The United States Attorney's Office/Law Enforcement Coordinating Council has agreed to provide technical assistance to the Council in the development and implementation of its mission. The SEARCH Group, Inc., an OJP contractor with extensive experience in the design and implementation of management information systems, is prepared to (1) conduct an information systems assessment to guide the design of the infrastructure's recommended research/evaluation component, (2) provide ongoing technical assistance to enhance existing criminal justice information systems and (3) study ways in which justice information systems can be integrated with relevant public health information systems to provide useful data/information for decision-makers. Integration and access to complete and accurate information will, for example, allow drug court judges at the bench to make more informed decisions about an individual's treatment and to evaluate the continued success of that treatment.
Variety of Perspectives - The OJP Response Team recommends that the Council include a wide range of perspectives to provide advice to both the co-chairs and the working groups. The individuals and organizations acting in this advisory capacity should constitute the Executive Committee of the Council along with the Co-Chairs. The following perspectives should be represented on the proposed Executive Committee:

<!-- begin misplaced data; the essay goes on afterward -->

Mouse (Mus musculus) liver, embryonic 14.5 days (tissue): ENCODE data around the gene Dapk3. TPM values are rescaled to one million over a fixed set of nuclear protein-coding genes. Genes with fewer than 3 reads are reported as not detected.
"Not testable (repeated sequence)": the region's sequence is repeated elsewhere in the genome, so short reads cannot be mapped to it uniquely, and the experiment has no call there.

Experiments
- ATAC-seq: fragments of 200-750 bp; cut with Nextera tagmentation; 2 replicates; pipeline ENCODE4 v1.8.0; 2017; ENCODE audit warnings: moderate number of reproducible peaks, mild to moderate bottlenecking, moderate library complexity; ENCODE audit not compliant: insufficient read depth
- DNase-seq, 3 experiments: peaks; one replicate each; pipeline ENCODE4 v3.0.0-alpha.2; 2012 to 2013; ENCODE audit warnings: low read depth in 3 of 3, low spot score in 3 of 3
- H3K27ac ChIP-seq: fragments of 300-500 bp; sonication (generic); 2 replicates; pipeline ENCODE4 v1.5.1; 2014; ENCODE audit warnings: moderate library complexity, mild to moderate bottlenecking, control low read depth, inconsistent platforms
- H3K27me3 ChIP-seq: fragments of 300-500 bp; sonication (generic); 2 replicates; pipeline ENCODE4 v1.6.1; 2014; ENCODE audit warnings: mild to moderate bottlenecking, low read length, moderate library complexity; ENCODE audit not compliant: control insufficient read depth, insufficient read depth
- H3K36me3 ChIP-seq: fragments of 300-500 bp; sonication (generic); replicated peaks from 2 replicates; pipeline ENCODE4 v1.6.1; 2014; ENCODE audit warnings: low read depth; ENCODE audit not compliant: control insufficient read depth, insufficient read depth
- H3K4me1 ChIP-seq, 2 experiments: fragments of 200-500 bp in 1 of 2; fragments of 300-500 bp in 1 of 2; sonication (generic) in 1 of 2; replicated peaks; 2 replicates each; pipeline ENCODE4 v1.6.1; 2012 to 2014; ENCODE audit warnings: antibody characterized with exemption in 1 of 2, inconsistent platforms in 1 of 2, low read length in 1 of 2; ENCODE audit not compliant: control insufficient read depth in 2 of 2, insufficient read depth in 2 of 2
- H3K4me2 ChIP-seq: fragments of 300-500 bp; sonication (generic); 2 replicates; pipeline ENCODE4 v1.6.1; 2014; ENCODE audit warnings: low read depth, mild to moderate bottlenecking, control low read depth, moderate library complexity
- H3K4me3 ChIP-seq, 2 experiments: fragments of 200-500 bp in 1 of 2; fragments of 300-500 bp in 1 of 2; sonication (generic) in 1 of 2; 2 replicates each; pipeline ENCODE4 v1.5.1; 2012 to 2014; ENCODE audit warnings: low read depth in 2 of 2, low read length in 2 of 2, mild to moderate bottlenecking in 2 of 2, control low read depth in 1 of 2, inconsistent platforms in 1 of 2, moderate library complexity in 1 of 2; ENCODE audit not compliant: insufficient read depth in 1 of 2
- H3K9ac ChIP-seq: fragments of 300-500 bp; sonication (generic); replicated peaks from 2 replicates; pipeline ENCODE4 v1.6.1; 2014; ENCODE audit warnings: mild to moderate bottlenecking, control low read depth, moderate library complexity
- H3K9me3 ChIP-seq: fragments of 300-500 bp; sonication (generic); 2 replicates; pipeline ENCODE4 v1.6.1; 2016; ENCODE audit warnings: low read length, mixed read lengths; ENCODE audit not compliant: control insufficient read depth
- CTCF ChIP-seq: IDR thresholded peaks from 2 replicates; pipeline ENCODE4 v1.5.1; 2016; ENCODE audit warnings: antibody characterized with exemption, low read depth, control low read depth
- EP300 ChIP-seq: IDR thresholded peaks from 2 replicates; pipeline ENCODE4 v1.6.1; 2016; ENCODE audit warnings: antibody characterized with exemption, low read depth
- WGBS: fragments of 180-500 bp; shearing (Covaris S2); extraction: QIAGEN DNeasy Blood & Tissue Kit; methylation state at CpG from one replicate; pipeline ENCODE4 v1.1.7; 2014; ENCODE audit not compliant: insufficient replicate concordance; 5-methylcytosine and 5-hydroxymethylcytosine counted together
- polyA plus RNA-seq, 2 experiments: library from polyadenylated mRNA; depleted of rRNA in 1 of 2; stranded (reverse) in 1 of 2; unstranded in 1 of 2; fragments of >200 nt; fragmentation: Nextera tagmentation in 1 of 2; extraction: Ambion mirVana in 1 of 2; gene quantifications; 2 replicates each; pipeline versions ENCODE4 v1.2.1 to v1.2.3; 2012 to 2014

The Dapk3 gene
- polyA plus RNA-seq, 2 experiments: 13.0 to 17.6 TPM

Work Groups - The OJP Response Team recommends that an integrated set of work groups be established to carry out the Council's mission. The work groups should report directly to the Co-Chairs and the individuals directing the work groups should be appointed by the Co-Chairs after consultation with the advisors on the Executive Committee. The work groups should be organized into three sectors: public safety, public health, and community revitalization. The public safety work groups should be composed of representatives from corrections, law enforcement and the courts (including the public defender). The public health work groups should include both prevention and treatment resources and expertise. The community revitalization work groups should include individuals and organizations with experience in strengthening families, enhancing education, and creating jobs.
The organization chart on the following page shows the Council's programmatic elements and the key agencies and organizations that will be critical to its success.
Back to Table of Contents